The Fair Housing Act, as amended in 1988, prohibits housing discrimination on the basis of race, color, religion, sex, disability, familial status and national origin. Its coverage includes private housing, housing that receives federal financial assistance, as well as state and local government housing.
It is unlawful to discriminate in any aspect of selling or renting housing, to deny a dwelling to a buyer or renter because of the disability of that individual, an individual associated with the buyer or renter, or an individual who intends to live in the residence. Other covered activities include, for example, financing, zoning practices, new construction design and advertising.
The Fair Housing Act requires owners of housing facilities to make reasonable exceptions in their policies and operations to afford people with disabilities equal housing opportunities. For example, a landlord with a "no pets" policy may be required to grant an exception to this rule and allow an individual who is blind to keep a guide dog in the residence.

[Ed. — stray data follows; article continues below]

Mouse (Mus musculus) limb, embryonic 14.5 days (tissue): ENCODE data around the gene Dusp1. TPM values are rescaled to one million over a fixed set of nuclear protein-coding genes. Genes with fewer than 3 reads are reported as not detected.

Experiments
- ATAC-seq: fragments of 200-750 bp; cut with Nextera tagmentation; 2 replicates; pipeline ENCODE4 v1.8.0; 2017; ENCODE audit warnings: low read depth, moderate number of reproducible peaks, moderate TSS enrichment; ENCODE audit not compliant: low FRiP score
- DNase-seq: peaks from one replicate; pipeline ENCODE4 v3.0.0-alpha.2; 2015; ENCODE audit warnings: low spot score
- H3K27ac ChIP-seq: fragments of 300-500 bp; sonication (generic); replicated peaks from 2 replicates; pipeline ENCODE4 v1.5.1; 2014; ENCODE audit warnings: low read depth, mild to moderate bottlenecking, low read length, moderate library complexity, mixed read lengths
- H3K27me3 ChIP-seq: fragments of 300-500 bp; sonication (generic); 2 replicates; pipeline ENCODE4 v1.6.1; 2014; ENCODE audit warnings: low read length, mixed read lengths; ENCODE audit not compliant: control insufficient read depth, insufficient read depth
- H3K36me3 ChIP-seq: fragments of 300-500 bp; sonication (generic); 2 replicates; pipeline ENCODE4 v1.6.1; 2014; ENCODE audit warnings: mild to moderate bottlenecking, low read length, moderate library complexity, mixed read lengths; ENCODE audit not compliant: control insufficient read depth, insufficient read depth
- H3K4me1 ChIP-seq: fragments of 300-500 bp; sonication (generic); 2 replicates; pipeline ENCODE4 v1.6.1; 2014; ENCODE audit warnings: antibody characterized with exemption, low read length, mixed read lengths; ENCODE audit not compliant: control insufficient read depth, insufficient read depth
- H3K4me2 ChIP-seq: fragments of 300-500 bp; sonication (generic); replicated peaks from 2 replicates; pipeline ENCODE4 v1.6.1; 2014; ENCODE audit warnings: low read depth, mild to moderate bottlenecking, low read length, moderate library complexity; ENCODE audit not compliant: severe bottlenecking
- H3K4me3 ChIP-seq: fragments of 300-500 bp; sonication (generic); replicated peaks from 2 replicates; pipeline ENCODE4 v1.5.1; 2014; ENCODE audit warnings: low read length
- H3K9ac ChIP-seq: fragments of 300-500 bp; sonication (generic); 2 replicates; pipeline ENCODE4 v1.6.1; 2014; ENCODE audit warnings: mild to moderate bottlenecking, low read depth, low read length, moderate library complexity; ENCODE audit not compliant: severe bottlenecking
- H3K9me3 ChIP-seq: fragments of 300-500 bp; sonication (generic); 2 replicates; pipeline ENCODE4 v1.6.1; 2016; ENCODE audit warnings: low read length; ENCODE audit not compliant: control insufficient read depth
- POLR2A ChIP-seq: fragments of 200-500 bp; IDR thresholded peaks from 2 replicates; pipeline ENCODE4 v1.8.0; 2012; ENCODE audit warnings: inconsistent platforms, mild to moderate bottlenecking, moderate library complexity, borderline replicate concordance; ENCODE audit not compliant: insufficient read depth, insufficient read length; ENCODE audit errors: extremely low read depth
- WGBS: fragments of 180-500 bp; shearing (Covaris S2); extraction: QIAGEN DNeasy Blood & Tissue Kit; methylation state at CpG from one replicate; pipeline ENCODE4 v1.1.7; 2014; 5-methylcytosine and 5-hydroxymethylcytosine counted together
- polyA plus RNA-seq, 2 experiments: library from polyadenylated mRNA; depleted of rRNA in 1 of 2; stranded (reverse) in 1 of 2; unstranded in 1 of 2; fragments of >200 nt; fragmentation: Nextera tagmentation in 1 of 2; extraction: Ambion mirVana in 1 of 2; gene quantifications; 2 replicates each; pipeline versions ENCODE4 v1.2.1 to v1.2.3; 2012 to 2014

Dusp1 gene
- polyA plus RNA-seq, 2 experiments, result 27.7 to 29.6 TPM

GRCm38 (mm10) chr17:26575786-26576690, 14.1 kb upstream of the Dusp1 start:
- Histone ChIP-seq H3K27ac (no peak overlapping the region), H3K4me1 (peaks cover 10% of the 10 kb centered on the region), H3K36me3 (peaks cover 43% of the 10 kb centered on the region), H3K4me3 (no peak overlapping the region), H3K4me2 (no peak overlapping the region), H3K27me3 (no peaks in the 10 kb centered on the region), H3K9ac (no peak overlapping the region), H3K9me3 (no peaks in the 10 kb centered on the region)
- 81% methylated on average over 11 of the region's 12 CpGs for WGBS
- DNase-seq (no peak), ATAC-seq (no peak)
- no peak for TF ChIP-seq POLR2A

In a Joint Statement of the Department of Housing and Urban Development and The Department of Justice (March 5, 2008), recipients of federal funds are prohibited from refusing to permit, at the expense of the person with a disability, reasonable modifications of existing premises, if such modifications may be necessary to afford a person with disabilities, full enjoyment of the premises.
The Act further requires that new multi-family housing with four or more units be designed and built to allow access for persons with disabilities. This includes accessible common use areas, doors that are wide enough for wheelchairs, kitchens and bathrooms that allow a person using a wheelchair to maneuver, and other adaptable features within the unit.